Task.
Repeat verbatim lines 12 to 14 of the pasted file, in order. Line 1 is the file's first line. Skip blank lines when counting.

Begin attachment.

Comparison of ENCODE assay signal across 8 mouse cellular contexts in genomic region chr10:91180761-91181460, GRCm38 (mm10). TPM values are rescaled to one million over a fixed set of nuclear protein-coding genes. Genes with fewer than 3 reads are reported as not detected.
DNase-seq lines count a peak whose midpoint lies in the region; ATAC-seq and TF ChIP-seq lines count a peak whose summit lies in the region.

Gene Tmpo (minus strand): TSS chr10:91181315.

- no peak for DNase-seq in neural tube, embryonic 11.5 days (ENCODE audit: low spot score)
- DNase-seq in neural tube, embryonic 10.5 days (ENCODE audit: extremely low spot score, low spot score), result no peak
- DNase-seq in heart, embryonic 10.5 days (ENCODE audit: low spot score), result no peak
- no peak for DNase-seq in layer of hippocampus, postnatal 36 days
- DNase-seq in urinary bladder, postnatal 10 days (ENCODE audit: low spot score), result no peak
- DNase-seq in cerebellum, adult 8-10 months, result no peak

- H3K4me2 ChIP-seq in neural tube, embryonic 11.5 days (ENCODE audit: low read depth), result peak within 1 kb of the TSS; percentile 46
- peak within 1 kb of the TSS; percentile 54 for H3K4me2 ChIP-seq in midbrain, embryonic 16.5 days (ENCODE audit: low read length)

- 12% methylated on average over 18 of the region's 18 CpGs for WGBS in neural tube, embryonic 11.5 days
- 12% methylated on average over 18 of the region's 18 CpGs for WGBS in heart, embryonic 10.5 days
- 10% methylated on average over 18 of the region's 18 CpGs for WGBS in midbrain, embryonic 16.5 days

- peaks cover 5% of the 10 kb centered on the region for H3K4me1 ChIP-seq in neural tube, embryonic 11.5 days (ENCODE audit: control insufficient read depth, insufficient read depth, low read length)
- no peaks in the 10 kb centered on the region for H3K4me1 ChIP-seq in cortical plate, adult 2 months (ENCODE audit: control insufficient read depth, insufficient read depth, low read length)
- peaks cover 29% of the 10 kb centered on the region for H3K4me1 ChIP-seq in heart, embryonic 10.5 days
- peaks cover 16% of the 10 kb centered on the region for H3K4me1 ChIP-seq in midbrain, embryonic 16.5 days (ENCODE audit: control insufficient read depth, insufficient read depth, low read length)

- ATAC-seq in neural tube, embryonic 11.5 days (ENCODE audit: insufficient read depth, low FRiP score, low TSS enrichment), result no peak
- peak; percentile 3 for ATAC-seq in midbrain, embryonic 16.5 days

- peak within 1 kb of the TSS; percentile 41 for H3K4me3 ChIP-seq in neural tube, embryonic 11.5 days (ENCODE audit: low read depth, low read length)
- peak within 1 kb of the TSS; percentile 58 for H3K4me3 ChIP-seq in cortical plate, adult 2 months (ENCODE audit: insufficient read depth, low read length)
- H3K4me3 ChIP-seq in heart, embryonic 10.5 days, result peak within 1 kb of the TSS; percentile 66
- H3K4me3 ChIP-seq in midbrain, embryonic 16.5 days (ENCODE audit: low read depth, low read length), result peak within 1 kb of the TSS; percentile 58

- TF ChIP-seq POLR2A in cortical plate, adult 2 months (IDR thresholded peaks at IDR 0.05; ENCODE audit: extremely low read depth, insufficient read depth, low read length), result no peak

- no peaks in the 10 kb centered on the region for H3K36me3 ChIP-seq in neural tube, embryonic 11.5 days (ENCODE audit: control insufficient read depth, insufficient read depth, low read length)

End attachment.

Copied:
- 12% methylated on average over 18 of the region's 18 CpGs for WGBS in neural tube, embryonic 11.5 days
- 12% methylated on average over 18 of the region's 18 CpGs for WGBS in heart, embryonic 10.5 days
- 10% methylated on average over 18 of the region's 18 CpGs for WGBS in midbrain, embryonic 16.5 days